ABSTRACT: Tracing the Frauds of Firkowicz (Review of D. Y. Shapira [ed.], The Tobstones of the Cemeteray of the Karaites in Çufut-Qal‘eh, Jerusalem: Yad Ben-Zvi, 2008)

Katharsis, 14 (2010), pp. 59-72  Meir Bar-Ilan


This is a real detective story where a modern historian is tracing the frauds of the suspected criminal after some 170 years of his activities. Shapira with his team are highly qualified to investigate the frauds done by Abraham Fircowicz (1787-1874). Fircowicz was a talented scholar, a Karaite Rabbi, who abused his knowledge to deceive the world, his brethren alike, about the antiquity of the Karaites in Crimea. His method was publishing the engraved tombstones from Crimea in an amalgam of true and fraud data and the modern detectives did their best to decipher his deeds.

Shapira is a polyglot who uses his vast knowledge, combined with interdisciplinary work: historiography, geography, epigraphy and other skills into a comprehensive work, something without precedent. Fircowicz’ work is analyzed diligently in detail in a way a police detective might learn from. Shapira and his colleagues moved every stone, literally, to understand Fircowicz art of forgery.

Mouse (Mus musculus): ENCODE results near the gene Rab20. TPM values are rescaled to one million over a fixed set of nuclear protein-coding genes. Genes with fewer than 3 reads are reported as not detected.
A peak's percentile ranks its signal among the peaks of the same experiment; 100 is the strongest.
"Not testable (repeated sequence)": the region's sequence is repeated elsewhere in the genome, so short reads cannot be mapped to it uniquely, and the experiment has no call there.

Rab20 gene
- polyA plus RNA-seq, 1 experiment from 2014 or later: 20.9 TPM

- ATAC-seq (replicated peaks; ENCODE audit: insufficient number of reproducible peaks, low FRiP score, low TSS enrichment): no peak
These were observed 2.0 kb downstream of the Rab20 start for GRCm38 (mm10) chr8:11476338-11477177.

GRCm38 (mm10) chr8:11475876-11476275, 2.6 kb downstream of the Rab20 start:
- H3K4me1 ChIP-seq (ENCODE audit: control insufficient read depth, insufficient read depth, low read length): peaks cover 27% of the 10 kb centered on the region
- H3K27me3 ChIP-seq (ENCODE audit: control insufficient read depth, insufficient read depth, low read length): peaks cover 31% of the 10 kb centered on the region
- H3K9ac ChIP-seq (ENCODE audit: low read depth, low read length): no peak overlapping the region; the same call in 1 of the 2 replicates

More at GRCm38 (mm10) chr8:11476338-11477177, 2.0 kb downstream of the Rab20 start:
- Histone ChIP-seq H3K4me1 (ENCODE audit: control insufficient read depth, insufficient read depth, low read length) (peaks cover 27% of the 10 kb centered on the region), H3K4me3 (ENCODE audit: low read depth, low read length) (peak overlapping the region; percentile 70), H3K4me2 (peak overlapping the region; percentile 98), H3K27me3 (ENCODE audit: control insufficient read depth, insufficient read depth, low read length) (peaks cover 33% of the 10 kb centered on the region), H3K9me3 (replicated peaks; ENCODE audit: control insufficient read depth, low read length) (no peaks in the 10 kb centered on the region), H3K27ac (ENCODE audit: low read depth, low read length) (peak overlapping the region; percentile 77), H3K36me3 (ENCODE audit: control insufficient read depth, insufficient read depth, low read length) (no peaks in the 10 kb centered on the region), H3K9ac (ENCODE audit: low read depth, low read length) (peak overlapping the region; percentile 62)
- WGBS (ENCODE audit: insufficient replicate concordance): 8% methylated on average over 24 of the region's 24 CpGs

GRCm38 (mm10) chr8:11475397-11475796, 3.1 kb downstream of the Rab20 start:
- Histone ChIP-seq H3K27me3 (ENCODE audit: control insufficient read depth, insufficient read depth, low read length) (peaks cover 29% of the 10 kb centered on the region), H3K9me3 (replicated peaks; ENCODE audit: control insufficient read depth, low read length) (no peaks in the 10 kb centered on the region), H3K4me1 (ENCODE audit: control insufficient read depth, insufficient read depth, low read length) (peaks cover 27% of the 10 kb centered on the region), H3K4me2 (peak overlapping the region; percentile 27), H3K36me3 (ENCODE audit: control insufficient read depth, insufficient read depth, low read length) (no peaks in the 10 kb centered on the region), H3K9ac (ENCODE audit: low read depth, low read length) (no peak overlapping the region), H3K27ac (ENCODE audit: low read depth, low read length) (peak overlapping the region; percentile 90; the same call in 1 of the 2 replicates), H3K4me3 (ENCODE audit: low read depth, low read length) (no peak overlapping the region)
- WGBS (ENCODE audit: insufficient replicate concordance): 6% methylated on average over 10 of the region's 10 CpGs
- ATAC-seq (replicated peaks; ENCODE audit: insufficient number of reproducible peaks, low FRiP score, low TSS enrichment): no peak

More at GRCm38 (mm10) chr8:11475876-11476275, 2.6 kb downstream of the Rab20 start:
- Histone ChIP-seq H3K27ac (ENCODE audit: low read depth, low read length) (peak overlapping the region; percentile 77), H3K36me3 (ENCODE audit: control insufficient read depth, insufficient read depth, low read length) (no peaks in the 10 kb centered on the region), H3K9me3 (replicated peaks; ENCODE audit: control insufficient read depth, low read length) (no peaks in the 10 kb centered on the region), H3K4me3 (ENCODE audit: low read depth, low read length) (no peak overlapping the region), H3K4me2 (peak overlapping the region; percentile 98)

In a way one can take the book as a contra to pseudo scholars, or: post moderns, who invent the past by captivity in their ignorance combined with their political agenda. Shapira’s work is an example of the heights a scholar can come to and the only flaws in the work are the errata that marred the book almost every second page. These technical flaws should be taken not as Shapira’s sin, rather as conveying the low status of Judaic studies in contemporary money-making universities.